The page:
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Reading 1: A career in law

1. Which courses do law students in the UK have to take?

2. Which optional courses might a student who wants to work in a big law firm take?


The study of law is intellectually stimulating and challenging and can lead to a variety of interesting careers.

In the UK and the USA, law degree programmes usually take three years to complete. In the UK, these programmes typically include core subjects such as criminal law, contract law, tort law, land law, equity and trusts, administrative law and constitutional law. In addition, students are often required to take courses covering such as legal writing and legal research.

Here is also a variety of optional (elective) courses available. Since many law students go on to become lawyers, students often take courses that will be useful to them during their future careers. Someone wishing to run a small partnership or to work alone as a sole practitioner in a small town may decide to take subjects such as family law, employment law and housing law. Those wishing to work in a large law practice will consider subjects such as company law, commercial law and litigation and arbitration.

Many universities also offer courses on legal practice. Courses like this give students the opportunity to experience the work of a lawyer before deciding on a career in the law. Another way of finding out more about law in practice is to get involved with a voluntary advice centre or law clinic. These law clinics offer free legal assistance to the local community and provide a useful introduction to some of the day-to-day work of a lawyer.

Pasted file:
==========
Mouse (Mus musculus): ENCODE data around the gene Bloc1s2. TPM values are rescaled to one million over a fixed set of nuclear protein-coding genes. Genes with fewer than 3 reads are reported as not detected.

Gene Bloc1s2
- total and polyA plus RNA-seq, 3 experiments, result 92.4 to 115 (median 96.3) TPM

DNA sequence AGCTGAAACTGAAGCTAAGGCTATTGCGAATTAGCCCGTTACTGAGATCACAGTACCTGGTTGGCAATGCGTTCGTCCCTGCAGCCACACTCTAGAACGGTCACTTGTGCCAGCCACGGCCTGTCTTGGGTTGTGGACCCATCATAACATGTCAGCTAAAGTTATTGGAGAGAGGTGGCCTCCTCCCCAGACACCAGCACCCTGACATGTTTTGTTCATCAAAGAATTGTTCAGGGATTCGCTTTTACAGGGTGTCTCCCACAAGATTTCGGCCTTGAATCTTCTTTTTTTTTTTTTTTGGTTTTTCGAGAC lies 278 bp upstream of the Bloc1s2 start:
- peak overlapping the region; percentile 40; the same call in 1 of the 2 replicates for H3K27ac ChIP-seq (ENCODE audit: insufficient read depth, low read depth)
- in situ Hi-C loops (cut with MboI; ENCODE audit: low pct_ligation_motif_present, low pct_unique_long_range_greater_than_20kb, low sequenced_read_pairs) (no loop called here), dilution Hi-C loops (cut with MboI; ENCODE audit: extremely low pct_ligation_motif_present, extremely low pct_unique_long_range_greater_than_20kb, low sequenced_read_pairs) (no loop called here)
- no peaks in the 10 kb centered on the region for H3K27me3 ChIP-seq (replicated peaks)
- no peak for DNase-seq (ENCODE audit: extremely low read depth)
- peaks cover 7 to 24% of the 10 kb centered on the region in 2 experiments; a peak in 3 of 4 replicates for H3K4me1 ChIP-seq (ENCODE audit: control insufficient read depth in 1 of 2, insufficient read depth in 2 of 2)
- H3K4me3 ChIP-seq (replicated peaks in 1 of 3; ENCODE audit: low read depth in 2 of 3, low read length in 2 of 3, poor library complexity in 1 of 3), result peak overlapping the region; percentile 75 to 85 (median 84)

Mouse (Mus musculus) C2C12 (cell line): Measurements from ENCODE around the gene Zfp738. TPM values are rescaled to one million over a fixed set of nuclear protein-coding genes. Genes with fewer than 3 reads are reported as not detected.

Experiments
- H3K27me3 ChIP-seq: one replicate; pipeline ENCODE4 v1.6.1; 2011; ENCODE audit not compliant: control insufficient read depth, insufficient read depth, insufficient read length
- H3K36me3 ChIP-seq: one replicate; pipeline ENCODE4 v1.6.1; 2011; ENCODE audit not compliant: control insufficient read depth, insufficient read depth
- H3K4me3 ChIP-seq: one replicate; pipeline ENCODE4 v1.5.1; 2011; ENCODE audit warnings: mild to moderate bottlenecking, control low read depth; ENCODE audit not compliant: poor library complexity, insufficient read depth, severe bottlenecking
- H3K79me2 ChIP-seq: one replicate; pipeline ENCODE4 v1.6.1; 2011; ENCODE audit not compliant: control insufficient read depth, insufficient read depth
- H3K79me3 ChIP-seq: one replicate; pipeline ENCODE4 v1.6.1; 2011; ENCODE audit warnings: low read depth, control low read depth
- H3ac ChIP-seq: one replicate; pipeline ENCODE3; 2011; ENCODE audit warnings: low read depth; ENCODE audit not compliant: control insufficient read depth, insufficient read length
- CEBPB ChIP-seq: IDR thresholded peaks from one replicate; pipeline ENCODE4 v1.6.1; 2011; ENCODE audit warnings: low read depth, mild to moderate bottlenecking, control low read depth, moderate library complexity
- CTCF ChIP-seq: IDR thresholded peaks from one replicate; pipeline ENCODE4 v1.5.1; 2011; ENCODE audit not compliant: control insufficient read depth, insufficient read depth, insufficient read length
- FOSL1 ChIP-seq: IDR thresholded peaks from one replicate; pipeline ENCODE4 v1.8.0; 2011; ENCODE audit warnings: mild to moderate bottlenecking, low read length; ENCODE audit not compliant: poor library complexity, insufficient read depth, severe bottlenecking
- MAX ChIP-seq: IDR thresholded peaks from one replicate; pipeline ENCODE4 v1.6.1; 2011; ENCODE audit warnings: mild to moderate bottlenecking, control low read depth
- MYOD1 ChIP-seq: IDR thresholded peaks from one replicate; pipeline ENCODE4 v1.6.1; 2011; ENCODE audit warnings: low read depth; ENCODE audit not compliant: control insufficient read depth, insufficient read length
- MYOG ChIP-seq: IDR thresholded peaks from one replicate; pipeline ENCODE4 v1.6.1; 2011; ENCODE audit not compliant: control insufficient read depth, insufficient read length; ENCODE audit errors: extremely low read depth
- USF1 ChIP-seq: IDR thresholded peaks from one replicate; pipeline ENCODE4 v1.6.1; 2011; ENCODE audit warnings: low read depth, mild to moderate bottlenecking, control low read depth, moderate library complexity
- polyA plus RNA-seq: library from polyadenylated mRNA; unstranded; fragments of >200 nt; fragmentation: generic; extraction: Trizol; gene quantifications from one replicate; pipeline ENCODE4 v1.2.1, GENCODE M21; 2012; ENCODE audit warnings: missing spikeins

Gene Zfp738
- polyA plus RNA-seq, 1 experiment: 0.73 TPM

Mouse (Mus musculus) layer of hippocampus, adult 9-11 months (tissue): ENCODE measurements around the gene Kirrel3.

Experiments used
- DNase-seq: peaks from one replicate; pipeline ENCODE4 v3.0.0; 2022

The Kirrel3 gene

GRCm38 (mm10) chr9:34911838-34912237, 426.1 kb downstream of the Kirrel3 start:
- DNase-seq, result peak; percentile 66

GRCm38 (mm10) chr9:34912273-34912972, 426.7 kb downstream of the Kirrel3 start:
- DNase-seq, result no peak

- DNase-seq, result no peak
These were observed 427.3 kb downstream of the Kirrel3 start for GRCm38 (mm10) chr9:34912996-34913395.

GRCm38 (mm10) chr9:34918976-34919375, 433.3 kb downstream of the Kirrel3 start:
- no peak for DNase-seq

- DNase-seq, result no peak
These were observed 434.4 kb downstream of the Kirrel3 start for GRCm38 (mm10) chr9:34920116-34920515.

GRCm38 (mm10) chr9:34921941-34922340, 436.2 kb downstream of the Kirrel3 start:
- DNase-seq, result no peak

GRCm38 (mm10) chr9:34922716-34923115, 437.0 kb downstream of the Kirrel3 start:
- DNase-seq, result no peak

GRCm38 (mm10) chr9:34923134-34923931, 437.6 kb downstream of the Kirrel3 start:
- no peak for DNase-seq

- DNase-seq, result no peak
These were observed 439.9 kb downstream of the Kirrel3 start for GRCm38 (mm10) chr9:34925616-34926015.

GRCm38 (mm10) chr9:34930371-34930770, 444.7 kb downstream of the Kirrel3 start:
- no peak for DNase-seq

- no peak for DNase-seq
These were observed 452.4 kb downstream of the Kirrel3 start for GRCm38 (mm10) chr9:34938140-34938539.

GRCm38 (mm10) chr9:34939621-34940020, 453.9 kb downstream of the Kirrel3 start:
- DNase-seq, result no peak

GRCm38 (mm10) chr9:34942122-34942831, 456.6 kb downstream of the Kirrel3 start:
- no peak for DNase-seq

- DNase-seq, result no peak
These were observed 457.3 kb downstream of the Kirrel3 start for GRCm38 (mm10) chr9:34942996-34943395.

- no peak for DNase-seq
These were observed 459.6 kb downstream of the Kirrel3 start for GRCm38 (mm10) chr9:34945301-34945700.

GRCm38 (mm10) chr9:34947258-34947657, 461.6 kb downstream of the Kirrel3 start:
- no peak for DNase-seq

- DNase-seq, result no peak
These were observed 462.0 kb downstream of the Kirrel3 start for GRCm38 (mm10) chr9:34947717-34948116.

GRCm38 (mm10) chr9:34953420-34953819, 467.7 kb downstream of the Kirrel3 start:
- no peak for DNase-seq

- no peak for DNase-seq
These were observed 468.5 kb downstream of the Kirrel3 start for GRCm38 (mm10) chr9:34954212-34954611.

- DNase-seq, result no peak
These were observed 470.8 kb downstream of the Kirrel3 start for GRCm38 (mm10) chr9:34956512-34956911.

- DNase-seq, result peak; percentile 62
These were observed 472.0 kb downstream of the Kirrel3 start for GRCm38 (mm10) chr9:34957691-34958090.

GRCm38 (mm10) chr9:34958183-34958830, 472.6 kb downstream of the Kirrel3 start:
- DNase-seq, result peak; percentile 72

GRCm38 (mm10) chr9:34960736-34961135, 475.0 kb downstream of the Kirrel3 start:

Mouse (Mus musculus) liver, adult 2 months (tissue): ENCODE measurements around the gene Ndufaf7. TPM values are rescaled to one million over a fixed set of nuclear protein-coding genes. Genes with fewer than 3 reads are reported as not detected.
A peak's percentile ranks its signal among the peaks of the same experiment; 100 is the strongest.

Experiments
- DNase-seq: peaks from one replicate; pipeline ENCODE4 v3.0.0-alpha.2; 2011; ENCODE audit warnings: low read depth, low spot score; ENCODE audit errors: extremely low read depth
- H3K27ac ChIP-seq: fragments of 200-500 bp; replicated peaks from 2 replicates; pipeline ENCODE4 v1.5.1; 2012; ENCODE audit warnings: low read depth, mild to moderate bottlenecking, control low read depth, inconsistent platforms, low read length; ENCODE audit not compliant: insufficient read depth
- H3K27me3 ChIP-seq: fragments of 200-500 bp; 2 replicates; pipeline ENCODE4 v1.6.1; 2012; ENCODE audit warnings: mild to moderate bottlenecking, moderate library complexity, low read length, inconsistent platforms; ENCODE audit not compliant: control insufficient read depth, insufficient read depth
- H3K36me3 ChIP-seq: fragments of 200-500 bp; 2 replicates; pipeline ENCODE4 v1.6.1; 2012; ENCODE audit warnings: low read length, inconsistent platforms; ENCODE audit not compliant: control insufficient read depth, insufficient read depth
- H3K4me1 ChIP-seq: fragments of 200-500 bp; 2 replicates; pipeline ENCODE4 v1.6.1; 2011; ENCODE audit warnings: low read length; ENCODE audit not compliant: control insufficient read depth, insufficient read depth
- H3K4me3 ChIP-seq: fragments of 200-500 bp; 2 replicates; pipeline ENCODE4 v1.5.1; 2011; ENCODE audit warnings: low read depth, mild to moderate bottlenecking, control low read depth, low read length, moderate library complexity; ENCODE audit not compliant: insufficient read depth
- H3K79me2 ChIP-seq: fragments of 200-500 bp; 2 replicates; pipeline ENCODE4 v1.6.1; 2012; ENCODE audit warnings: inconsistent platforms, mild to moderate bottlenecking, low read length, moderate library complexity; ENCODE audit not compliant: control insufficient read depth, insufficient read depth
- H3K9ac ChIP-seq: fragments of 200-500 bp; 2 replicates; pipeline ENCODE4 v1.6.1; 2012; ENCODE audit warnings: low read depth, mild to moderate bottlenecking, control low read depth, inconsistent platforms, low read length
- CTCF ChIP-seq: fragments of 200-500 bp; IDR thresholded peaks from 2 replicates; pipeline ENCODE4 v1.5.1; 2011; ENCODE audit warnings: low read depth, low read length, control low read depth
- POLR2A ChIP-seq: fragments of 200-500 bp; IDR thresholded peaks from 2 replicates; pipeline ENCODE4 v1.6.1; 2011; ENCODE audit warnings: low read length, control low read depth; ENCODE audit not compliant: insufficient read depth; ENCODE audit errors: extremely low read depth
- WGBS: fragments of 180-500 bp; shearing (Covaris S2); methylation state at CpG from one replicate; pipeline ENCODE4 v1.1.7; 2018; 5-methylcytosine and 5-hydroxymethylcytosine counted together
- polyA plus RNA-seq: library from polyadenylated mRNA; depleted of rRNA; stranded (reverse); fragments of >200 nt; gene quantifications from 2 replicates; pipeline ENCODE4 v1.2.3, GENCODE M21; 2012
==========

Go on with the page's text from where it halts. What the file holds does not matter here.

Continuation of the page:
For students wishing to work in a commercial practice, knowledge of foreign language is essential. When law firms hire new recruits, they generally look at four things: education, personality, work experience and language ability. Since English is the language of the international legal community, law firms increasingly expect graduates to have a good command of English.


Date: 2015-01-29; view: 2534

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